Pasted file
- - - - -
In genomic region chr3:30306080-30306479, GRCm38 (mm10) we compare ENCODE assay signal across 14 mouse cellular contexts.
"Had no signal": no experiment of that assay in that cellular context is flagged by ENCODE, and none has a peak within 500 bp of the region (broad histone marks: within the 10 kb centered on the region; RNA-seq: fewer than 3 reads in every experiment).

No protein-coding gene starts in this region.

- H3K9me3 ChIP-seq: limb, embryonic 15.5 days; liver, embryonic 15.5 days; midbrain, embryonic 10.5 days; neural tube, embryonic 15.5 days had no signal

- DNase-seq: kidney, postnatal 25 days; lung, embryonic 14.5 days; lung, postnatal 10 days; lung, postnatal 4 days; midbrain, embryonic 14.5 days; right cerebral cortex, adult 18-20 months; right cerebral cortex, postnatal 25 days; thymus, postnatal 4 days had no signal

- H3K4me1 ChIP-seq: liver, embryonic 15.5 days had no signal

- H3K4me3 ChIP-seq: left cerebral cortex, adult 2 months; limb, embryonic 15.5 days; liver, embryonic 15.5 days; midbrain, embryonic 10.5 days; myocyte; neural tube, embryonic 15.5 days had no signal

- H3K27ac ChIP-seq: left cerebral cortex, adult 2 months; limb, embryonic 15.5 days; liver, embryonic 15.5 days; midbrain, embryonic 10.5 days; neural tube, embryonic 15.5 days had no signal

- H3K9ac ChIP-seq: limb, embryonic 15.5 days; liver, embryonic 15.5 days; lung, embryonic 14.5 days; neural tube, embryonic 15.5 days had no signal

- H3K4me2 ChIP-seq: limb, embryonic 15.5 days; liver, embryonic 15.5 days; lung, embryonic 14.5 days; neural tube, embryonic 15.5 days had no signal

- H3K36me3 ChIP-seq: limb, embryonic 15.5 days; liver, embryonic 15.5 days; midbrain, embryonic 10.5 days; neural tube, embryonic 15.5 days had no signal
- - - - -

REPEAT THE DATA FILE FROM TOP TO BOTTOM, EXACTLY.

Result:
In genomic region chr3:30306080-30306479, GRCm38 (mm10) we compare ENCODE assay signal across 14 mouse cellular contexts.
"Had no signal": no experiment of that assay in that cellular context is flagged by ENCODE, and none has a peak within 500 bp of the region (broad histone marks: within the 10 kb centered on the region; RNA-seq: fewer than 3 reads in every experiment).

No protein-coding gene starts in this region.

- H3K9me3 ChIP-seq: limb, embryonic 15.5 days; liver, embryonic 15.5 days; midbrain, embryonic 10.5 days; neural tube, embryonic 15.5 days had no signal

- DNase-seq: kidney, postnatal 25 days; lung, embryonic 14.5 days; lung, postnatal 10 days; lung, postnatal 4 days; midbrain, embryonic 14.5 days; right cerebral cortex, adult 18-20 months; right cerebral cortex, postnatal 25 days; thymus, postnatal 4 days had no signal

- H3K4me1 ChIP-seq: liver, embryonic 15.5 days had no signal

- H3K4me3 ChIP-seq: left cerebral cortex, adult 2 months; limb, embryonic 15.5 days; liver, embryonic 15.5 days; midbrain, embryonic 10.5 days; myocyte; neural tube, embryonic 15.5 days had no signal

- H3K27ac ChIP-seq: left cerebral cortex, adult 2 months; limb, embryonic 15.5 days; liver, embryonic 15.5 days; midbrain, embryonic 10.5 days; neural tube, embryonic 15.5 days had no signal

- H3K9ac ChIP-seq: limb, embryonic 15.5 days; liver, embryonic 15.5 days; lung, embryonic 14.5 days; neural tube, embryonic 15.5 days had no signal

- H3K4me2 ChIP-seq: limb, embryonic 15.5 days; liver, embryonic 15.5 days; lung, embryonic 14.5 days; neural tube, embryonic 15.5 days had no signal

- H3K36me3 ChIP-seq: limb, embryonic 15.5 days; liver, embryonic 15.5 days; midbrain, embryonic 10.5 days; neural tube, embryonic 15.5 days had no signal